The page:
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Investors hung out to dry as BoE gets tough

Bank of England imageThe Bank of England has announced plans to introduce more stringent checks on buy-to-let lenders amid concerns that the property investment market is moving into bubble territory.

The Bank’s Prudential Regulation Authority said it was putting in place a “guardrail” to prevent banks from making risky loans, warning that 20 per cent of lenders were not carrying out the necessary checks.

The main concern is that a bubble in the buy-to-let market could cause a wider housing market slowdown, which would be bad news for millions of people who have invested in property, as part of their retirement.

More than 1.7 million properties have buy-to-let mortgages, which represented 17 per cent of loans used to acquire residential properties last year.

“You might form expectations about what the necessary long-term saving to support your retirement will be, which can then (if house prices fall) be transformed quite suddenly in ways that, frankly, are unwelcome,” Bailey said.

Andrew Bailey, Prudential, imageAndrew Bailey (left), who currently heads up the Prudential Regulation Authority, told the press that the Bank of England has “nothing against” buy-to-let landlords, but believes that new restrictions on mortgages for buy-to-let investors will help reduce the risk of “very volatile boom and bust conditions.”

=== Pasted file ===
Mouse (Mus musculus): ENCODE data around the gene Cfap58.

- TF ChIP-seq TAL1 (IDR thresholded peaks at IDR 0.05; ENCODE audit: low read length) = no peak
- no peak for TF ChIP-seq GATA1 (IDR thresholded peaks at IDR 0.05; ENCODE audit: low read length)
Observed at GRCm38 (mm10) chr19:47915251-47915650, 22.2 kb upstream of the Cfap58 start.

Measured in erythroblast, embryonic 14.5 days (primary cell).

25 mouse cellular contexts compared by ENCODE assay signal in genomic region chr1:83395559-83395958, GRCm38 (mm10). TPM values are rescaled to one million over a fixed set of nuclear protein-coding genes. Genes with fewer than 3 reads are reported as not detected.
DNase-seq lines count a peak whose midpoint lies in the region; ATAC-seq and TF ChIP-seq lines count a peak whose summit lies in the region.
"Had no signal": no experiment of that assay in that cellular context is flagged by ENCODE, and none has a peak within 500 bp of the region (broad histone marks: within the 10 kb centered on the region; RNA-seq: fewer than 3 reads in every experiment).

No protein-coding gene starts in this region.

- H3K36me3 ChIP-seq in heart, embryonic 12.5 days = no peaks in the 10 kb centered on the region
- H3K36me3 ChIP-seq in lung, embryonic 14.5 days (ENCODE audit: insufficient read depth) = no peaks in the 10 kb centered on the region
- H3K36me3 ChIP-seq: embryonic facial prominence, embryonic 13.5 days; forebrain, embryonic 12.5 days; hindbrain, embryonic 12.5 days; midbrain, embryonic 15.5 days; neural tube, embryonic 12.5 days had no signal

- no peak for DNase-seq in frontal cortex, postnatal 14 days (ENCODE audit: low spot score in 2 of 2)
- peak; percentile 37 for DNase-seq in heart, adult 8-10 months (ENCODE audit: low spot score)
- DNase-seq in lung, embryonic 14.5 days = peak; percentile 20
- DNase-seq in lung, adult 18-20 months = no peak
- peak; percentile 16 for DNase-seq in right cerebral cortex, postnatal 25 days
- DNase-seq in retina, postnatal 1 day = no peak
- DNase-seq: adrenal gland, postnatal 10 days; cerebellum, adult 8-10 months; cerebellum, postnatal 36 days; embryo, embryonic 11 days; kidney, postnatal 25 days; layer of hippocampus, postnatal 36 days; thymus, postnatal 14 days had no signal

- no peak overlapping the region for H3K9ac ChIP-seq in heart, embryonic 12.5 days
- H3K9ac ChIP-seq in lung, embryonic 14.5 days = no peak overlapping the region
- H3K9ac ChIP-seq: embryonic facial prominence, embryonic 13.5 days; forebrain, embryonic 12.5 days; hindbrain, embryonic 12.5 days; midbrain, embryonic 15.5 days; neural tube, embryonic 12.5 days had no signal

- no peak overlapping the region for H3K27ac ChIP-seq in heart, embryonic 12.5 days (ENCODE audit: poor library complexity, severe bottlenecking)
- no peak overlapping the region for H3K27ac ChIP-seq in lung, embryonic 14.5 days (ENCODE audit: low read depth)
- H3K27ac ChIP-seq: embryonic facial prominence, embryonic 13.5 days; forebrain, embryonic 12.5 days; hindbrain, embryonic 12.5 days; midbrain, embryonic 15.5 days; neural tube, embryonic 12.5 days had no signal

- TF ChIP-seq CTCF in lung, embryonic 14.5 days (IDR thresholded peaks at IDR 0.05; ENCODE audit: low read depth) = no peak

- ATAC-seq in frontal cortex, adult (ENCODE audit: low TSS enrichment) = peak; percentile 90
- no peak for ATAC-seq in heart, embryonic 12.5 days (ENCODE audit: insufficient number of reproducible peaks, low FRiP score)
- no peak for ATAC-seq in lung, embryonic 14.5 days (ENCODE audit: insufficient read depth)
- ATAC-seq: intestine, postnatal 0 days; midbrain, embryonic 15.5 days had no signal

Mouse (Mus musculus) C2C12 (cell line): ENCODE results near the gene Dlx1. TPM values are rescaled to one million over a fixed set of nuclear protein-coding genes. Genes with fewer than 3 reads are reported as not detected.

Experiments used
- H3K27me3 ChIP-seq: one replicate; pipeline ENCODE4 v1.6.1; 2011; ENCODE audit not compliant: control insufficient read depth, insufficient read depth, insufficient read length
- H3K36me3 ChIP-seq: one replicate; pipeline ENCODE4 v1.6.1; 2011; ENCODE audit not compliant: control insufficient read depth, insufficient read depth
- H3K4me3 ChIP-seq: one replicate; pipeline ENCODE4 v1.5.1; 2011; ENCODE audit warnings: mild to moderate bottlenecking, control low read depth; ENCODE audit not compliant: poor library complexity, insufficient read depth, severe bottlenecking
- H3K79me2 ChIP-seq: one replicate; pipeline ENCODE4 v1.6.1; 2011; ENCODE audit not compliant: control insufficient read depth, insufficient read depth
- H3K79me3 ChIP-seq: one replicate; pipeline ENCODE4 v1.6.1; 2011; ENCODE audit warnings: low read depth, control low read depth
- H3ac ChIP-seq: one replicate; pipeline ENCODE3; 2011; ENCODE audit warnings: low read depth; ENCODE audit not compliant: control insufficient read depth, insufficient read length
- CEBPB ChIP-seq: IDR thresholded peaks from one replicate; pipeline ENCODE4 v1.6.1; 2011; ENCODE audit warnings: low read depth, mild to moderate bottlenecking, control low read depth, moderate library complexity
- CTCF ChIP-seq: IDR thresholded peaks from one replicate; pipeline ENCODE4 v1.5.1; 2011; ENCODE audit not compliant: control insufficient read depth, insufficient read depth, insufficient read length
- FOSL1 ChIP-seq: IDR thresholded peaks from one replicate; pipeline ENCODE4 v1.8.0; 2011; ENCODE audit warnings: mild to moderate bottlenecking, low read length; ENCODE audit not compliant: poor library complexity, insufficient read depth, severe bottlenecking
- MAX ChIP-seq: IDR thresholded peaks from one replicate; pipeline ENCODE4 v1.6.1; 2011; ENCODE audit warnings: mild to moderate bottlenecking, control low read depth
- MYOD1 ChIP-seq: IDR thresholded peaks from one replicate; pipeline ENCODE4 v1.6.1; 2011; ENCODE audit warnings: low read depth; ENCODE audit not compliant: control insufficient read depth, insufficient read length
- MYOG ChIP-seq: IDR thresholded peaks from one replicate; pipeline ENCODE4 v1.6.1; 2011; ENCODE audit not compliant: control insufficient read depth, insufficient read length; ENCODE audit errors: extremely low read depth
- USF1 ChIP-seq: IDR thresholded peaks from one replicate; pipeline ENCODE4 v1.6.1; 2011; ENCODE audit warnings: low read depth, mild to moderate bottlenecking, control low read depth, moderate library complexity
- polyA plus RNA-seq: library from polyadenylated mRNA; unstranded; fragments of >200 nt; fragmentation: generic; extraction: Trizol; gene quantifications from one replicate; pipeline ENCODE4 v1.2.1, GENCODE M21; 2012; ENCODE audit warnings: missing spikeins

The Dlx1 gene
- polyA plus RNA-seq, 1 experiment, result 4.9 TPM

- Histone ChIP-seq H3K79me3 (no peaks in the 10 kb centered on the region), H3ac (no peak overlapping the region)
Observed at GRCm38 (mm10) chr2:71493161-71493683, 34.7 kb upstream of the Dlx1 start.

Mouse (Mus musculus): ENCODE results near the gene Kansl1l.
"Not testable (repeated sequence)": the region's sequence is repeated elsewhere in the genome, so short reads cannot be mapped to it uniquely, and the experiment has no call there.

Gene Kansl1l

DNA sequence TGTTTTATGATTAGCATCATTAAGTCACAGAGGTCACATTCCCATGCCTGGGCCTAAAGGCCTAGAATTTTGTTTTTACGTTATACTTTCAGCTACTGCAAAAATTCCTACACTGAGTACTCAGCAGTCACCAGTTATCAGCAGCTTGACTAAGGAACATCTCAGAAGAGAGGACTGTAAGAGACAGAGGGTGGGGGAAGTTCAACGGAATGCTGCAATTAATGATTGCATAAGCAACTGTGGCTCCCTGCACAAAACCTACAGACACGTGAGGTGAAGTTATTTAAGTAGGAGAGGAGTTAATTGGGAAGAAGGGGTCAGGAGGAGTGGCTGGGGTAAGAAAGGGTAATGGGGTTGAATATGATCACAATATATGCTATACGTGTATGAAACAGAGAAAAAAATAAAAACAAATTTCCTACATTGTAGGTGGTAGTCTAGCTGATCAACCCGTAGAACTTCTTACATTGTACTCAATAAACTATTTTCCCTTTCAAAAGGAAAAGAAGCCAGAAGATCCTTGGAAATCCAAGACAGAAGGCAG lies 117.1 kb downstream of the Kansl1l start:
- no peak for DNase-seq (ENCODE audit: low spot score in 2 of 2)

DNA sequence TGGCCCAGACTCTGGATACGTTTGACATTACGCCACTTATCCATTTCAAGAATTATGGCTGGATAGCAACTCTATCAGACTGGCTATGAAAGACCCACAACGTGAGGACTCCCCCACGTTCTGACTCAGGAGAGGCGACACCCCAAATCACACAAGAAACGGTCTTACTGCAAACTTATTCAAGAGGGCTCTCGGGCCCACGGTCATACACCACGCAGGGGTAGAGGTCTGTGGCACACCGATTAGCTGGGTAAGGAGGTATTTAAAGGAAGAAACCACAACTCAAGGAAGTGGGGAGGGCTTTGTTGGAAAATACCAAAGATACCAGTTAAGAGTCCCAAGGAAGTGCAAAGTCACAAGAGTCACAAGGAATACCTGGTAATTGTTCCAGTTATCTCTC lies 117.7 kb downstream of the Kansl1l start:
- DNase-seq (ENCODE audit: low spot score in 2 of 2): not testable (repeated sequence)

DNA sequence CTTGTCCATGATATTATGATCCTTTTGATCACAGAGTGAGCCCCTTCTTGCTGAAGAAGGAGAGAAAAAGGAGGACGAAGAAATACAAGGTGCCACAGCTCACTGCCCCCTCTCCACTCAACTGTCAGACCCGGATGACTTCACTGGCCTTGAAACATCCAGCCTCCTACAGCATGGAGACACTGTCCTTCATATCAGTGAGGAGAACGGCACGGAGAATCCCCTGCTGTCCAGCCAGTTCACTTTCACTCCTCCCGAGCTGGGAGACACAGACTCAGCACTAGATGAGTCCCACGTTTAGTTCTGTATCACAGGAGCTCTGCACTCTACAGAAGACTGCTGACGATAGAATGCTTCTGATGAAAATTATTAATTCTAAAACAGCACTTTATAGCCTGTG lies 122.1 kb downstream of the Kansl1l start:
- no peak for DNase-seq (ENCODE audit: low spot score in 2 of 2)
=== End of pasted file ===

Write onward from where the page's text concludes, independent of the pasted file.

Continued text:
He said, “I don’t think it benefits anybody, including people who own buy-to-let properties, to have an unsustainable boom-bust cycle in the UK property market. I’ve been in the Bank for 30 years and I’ve seen two of them happen and I’m very keen not to see a third one.”

Mortgage lenders will now have to take into account all the costs a landlord might have to pay when renting out a property as well as the borrower’s wider financial situation, including their personal tax liabilities and living costs.

Experts estimate that the Bank’s new lending criteria could reduce lending to landlords by up to 20 per cent over the next three years, which would seriously cut the supply of housing in the buy-to-let sector, which in turn could actually push rents up even further.

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